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Page history last edited by Adele Dinerstein 15 years, 2 months ago

Pieces of music can usually be divided up into a few large sections that share common material. By seperating these sections of music we define the form, or structure, of the work. Take the beginning of this Musette by Bach:


 Bach Musette A section.aiff



Looking at the motivic structure and listening to the excerpt makes it clear that this is a question and answer phrase that stands on it's own. We will call this material the "A" section. Now lets add some completely different material, which we will call the "B" section:


 Bach Musette Binary.aiff



Now we have a piece in one of the most common forms in music, the AB form, also called binary form. Notice that we have added repeats. Sections of a piece sometimes contain one phrase, but they often contain multiple phrases that share common material and sound similar; in this case, our phrase structure is AABB. When analyzing form, we look for areas that contain clearly differnt material to define a section, so we call this a binary, or AB, form.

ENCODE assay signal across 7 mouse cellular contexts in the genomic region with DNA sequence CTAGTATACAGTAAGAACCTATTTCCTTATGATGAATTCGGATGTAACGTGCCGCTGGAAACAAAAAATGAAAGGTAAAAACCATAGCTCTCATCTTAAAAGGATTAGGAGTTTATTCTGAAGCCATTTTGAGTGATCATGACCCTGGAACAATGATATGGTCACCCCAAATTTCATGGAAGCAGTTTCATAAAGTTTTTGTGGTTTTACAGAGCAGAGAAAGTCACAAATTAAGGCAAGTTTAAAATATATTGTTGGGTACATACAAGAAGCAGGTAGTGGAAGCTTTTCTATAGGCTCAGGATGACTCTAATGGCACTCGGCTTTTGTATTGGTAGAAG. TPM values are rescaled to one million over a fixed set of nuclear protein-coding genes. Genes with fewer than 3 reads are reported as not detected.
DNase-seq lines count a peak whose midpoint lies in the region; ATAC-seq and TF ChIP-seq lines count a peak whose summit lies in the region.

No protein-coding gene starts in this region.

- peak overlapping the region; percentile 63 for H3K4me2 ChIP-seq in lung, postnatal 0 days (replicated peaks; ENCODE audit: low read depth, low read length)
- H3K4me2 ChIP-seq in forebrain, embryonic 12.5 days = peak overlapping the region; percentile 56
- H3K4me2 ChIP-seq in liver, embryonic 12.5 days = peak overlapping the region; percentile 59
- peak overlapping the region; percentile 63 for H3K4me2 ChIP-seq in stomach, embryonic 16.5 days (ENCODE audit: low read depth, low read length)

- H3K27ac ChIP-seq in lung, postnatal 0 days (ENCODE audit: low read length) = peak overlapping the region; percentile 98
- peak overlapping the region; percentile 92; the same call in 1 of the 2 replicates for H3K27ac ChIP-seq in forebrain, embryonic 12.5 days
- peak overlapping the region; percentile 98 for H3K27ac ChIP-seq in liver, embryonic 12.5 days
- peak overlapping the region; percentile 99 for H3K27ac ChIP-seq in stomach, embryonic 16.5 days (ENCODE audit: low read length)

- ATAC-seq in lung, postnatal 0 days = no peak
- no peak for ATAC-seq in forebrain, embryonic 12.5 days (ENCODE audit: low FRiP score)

Now lets add a D.C. al Fine at the end of the B section, and an Fine at the end of the A section. A performer would play through the entire piece (with repeats), and then would go back and play the A section again. This gives us another of the most common forms in music, the ABA, or Ternary, form:


 Bach Musette Ternary.aiff


Verse/Chorus form is the structure most used in popular music. Similar to binary and ternary form, a song alternates between the verse and chorus a number of times. Often, it ends with an instrumental break or solo, followed by a repeat of the chorus. One simple example of a song written in verse/chorus form is Yellow Submarine by the Beatles:



Notice the sparse layout of this arrangement: only the melody, lyrics, and chord changes are given. This kind of arrangement is called a lead sheet. It gives only the essential information, and leaves the instrumentation and accompaniment style up to the performer.


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